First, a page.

Into The Pages of Gourmet Magazine, A Summer Dinner Party Spectacular

I recall a movie from my childhood–“The Peanut Butter Solution”–at the end of which a young boy whose hair has fallen out (I don’t exactly remember why) enters a room filled with magical, sparkly, landscape paintings. The paintings, you soon learn, are enterable: whichever one he picks, he can walk into. And I felt like that kid just a few days ago when, by way of Kristin (Craig’s sister), I was invited to a dinner party given by a group of Craig’s and Kristin’s friends. I felt like I’d walked into the pages of Gourmet Magazine.

The party was thrown at the home of Craig’s and Kristin’s childhood friend Jill and her husband Jeff. Here she is with Craig in her kitchen:


Now let’s take a closer look at those desserts on the table. One is a strawberry rhubarb tart, the other is the lemon sabayon pine-nut tart from The French Laundry cookbook. Don’t they look magazine-worthy?


Not only that, though, but the raspberries on top of the tart come from Amy’s garden. This is Amy:


She and Jill were the masterminds behind this dinner. Now Amy is a super-reader of food blogs: she was very nervous about what I’d think of her food. I had to convince her over and over again that I’m actually very easy to please and that anytime anyone cooks me dinner I’m grateful. But, with that said, look at this mess of an heirloom tomato salad:


Just kidding! It’s not a mess. It’s just that Craig (who operates on Johnson time) got me there 30 minutes late so the party-goers had already dug into it. But you can tell just from what’s left that it was a beautiful salad. See, Amy, you had nothing to worry about!

And, not only that, you and Jill should be really proud: this dinner was the best one of my ENTIRE TRIP. (Print that and put it on your refrigerator!) Seriously. It was done with such love and care that you could taste the passion in each bite.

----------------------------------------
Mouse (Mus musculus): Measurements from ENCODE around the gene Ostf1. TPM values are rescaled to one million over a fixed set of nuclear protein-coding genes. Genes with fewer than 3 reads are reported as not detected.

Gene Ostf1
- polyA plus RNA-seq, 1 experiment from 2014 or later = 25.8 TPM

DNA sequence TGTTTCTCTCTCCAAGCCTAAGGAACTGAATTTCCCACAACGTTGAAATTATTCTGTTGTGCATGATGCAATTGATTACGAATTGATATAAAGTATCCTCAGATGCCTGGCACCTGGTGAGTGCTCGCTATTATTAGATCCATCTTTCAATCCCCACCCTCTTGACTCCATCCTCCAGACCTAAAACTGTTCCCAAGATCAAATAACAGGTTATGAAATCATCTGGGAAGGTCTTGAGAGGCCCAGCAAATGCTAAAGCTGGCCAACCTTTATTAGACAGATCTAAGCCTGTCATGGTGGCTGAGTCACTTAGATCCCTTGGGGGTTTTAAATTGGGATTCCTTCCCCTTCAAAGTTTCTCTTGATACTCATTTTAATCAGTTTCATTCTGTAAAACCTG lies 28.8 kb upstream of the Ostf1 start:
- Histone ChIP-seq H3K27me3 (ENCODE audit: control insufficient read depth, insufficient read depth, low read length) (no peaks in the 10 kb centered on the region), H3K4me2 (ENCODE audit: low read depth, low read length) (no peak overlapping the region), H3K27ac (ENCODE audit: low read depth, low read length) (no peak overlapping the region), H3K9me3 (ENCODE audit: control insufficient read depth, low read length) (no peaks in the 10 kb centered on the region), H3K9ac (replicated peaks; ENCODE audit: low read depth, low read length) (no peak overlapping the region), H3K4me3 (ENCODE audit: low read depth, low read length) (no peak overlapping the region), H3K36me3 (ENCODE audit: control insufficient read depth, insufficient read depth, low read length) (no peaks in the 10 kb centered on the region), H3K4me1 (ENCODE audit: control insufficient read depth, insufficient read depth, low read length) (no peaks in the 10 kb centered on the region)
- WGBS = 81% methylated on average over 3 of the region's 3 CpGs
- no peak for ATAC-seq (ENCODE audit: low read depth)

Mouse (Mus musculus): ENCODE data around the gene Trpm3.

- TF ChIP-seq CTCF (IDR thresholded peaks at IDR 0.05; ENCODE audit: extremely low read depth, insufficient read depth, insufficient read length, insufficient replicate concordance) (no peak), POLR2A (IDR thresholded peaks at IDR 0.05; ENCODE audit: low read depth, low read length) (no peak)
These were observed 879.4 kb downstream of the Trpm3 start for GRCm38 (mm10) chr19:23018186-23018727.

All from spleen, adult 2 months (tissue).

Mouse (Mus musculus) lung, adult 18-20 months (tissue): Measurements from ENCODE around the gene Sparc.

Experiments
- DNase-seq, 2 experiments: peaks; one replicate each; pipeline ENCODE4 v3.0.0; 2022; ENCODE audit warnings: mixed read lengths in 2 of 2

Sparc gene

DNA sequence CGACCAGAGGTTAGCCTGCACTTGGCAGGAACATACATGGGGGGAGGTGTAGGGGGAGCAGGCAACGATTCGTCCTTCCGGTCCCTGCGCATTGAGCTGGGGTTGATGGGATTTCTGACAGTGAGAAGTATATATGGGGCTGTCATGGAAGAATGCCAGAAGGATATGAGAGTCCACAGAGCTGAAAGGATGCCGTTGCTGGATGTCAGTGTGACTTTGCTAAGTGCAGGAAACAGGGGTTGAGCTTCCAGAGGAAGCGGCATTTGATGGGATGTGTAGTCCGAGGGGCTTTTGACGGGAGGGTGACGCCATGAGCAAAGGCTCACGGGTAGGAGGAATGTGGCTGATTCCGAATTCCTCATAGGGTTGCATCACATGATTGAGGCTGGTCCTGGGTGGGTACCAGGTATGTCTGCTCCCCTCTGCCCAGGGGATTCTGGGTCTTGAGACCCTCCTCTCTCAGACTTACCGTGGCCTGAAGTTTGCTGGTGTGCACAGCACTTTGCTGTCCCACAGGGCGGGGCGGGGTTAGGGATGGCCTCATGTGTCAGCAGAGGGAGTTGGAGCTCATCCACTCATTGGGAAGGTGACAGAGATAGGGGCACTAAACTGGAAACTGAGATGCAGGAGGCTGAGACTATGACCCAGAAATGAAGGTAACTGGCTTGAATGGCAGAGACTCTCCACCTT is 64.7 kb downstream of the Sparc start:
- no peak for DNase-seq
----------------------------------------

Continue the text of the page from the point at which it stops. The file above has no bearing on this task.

Look at the passion with which Jeff (Jill’s husband) is heating these coals:


(That’s Dave, Amy’s beau, and Kristin, Craig’s sister there with him.) Are those coals hot yet?


Ok, ready to pour!


Now get a load of this: Jill took pork loins and marinated them for six hours in a mixture of soy sauce and garlic. That’s it. And now look at them on the grill:


And look at the men taking care of them. Why is it that men always man the grill? And why is it called “manning the grill”? That’s an essay for next week.


Ok, so look at the color the pork got:


Forget Gourmet Magazine, this should be in a museum.

So we sat down to dinner at a beautifully arrayed table:


And just take a look at this spread:


Wasn’t I a lucky dinner-goer? That’s another tomato salad, potatoes, the pork and asparagus all laid out like models posing for a Cezanne still life. And here’s the plate of food I took:


What’s wonderful about this dinner is that everything is simple–pork, asparagus, potatoes–but each element is rendered to maximum deliciousness. Plus all this food was perfectly fitting for a gorgeous summer day: nothing too heavy, the main course cooked outdoors. I loved it.

And then we cut into those desserts and the evening got even BETTER:


Who thinks Jill and Amy should start a food blog? I would read it, wouldn’t you? Ok, you’re not convinced. Look what Amy and Dave brought for after dinner:


That’s limoncello they made THEMSELVES with blood oranges instead of lemons (so I guess it’s not limoncello, but blood-orange-cello). Wouldn’t you want to learn how to make that on a food blog? I know I would. C’mon, Jill & Amy, do it for the people. I’ll register it now.